Common Mistakes Made While Growing Seeds Indoors
Guidance on Watering, Lighting, and Other Growing Factors
Kelly Miller/The Spruce
It is quite economical to start seeds indoors, especially when the seedlings grow into robust plants. However, growing seeds indoors can be challenging. To significantly increase your chances of success, avoid these common seed-starting mistakes.
Watch Now: Mistakes to Avoid When Growing Seeds Indoors
Not Supplying Enough Light
Seedlings need a lot of light to grow into sturdy, healthy plants. No matter what anyone tells you, chances are that you do not have enough natural light in your home to grow robust seedlings. Even a south-facing window usually will not do. You can, however, use artificial light to achieve the right amount of light required by seedlings. To do so, obtain grow lights explicitly designed for plants. Or, for a more economical solution, purchase large fluorescent shop lights outfitted with one warm bulb and one cool bulb.
Suspend the lights from chains so that you can raise the lights higher as the seedlings grow. Keep the lights as close to the seedlings as possible without touching them (2 to 3 inches). When seedlings first appear, keep the lights turned on for 12 to 16 hours per day. To reduce your hands-on time, use a timer to turn the lights on and off automatically.
Applying Too Much or Too Little Water
The amount of water you supply can make or break seedling growth. Watering is one of the most challenging aspects of seed starting. Because seedlings are so delicate, there is very little room for error when it comes to watering. You must keep the sterile seed-starting medium damp but not wet.
To increase your chances of getting it right, here are a few things you can do:
- Create a mini-greenhouse to keep soil moist: cover the container with plastic until the seeds germinate.
- Water from the bottom to enable the seedlings to soak up water through the container drainage holes. There is less chance of over-watering when you use this approach. Add water slowly for 10 to 30 minutes, and use your finger to touch the top of the soil to ensure that moisture has reached the top of the container.
- Check soil moisture at least once a day.
- Buy a self-watering, seed-starting system.
Starting Seeds Too Soon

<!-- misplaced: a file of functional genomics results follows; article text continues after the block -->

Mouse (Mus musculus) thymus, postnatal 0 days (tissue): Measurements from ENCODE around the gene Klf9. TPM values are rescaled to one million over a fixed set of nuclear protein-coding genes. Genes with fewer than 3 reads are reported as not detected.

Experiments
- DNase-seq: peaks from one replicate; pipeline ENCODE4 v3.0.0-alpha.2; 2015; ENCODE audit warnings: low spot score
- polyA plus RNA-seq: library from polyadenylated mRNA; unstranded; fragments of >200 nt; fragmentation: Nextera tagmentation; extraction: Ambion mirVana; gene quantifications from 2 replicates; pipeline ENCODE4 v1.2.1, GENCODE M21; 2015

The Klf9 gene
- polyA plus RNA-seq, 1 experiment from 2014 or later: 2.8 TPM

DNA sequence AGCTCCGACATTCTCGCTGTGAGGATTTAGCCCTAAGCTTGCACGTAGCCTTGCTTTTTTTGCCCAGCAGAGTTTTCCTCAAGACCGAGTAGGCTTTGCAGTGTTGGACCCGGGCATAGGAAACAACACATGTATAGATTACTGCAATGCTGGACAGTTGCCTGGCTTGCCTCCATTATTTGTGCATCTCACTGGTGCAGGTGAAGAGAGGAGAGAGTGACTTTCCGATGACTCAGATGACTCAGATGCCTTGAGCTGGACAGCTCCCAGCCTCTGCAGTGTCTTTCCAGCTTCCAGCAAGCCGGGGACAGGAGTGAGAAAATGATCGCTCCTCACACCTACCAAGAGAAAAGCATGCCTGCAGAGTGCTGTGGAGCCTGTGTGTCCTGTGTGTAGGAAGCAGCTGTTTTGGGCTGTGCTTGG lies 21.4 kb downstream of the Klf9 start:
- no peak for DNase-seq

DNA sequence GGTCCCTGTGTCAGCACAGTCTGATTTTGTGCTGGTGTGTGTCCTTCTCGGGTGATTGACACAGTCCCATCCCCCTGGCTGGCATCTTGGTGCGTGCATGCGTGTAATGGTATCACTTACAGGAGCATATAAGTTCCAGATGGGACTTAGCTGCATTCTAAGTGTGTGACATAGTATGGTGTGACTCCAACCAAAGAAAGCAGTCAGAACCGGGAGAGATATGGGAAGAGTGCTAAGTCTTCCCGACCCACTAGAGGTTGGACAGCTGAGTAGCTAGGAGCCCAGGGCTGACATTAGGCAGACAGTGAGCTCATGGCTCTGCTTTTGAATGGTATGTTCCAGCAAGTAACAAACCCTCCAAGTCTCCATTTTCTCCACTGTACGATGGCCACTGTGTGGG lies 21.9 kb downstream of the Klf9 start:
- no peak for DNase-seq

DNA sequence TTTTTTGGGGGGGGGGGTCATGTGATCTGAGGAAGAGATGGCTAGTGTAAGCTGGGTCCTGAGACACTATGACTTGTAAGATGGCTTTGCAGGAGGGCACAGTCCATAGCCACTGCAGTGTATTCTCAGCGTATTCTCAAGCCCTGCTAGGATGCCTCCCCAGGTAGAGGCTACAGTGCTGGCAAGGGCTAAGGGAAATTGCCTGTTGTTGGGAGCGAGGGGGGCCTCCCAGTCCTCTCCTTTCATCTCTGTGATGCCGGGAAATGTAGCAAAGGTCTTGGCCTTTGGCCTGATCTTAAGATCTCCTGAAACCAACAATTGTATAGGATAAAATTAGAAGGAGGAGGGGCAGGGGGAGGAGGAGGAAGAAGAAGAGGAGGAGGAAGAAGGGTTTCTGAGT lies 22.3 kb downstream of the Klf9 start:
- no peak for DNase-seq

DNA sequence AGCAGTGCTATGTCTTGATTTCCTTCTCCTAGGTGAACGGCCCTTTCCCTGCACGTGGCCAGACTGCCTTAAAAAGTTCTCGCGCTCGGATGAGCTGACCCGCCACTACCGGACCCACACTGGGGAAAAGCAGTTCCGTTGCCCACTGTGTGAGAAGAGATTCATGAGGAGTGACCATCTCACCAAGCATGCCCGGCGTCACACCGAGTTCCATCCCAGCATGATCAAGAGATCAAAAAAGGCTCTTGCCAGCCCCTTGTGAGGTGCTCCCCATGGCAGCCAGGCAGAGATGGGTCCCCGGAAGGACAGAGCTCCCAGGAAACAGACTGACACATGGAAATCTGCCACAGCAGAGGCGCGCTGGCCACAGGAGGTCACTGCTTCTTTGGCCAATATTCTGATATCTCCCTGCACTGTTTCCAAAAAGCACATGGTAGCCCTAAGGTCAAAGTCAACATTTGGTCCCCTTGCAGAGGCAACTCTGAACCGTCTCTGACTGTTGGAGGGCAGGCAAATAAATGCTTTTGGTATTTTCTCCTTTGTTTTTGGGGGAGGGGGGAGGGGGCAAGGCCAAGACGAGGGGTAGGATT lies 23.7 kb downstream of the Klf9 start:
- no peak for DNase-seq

Many plants do not tolerate cold temperatures, and exposing them to chilly air or cold soil will stress them out. Chas Gill, who runs the Kennebec Flower Farm, agrees that one of the biggest mistakes people make when starting seeds is starting the seeds too early. Stressed-out plants are more susceptible to pests and disease. Most plants are ready to go outside four to six weeks after you start the seeds.
Planting Seeds Too Deeply
Seeds are finicky when it comes to how deep they are planted. Some seeds need complete darkness to germinate and others require light to germinate. Proper planting depth is usually provided on the seed packet. If there is no information on the packet, the rule of thumb is to plant seeds two to three times as deep as they are wide. Determining depth can be a challenge, but if you are not sure, err on the shallow side.
For seeds that need light to germinate, make sure the seeds are in contact with the seed starting medium but are not covered. To do this, gently press the soil medium to create a firm surface. Then, place the seed on top of the medium and gently press down, making sure the seed is still exposed.
Moving Seedlings Outdoors Too Soon
There is no benefit to a tough-love approach with seedlings when they are young. They will either instantly die or become weak and then fail to thrive. Even the most stalwart plants, when young, need a considerable amount of coddling and attention.
When your seedlings are large enough to plant outdoors, you need to prepare them for the transition by hardening off. Hardening off gradually prepares them for outdoor conditions like wind, rain, and sun. The hardening-off process is simple, though it can be time-consuming; it involves exposing your plants to the elements gradually. The first day of hardening off, place your seedlings outdoors for one hour, and then bring them back indoors. Gradually increase the amount of outdoor time every day for 6 to 10 days. You will need to make some judgment calls based on the outdoor temperature and the fragility of your seedlings. If it is a particularly cool day or very rainy, you will want to decrease the time of that hardening-off session.
Sowing Too Many Seeds
When sowing seeds, begin modestly if you are a beginner. If you sow more seeds than you can reasonably maintain, it will become challenging to nurture the seedlings into adulthood. Depending on the type of plant you want to grow, you might be able to direct-sow seeds in outdoor containers or in the ground when outdoor temperatures warm up.
Keeping Seeds Too Cool
For seeds to germinate, most must be kept warm: about 65 to 75 degrees Fahrenheit. A favorite place to keep seeds warm in order to germinate is on top of the refrigerator. Or, you can purchase seed-warming mats to place under the seed trays. Once a seedling emerges, they can tolerate fluctuating temperatures (within reason). Whatever type of light you use, natural or artificial, make sure it produces enough heat to keep the plants in the 65- to 75-degree range.
Failing to Label Seeds
To be able to identify seedlings as they grow and to know when they will be ready for transplanting, you should label the seed containers as you are sowing. For every type of seed sown, use popsicle sticks or plastic plant markers and permanent ink pens to record the plant name and date sown. Insert the plant labels into the soil near the edge of the container or tray.